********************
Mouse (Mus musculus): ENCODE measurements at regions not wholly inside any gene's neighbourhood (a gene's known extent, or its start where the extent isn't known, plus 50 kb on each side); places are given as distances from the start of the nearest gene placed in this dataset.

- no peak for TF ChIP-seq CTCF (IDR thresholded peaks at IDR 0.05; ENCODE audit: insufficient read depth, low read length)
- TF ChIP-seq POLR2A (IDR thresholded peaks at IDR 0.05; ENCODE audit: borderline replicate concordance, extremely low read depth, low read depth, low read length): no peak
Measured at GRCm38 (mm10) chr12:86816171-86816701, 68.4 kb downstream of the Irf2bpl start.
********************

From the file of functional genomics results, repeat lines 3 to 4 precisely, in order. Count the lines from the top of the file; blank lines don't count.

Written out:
- TF ChIP-seq POLR2A (IDR thresholded peaks at IDR 0.05; ENCODE audit: borderline replicate concordance, extremely low read depth, low read depth, low read length): no peak
Measured at GRCm38 (mm10) chr12:86816171-86816701, 68.4 kb downstream of the Irf2bpl start.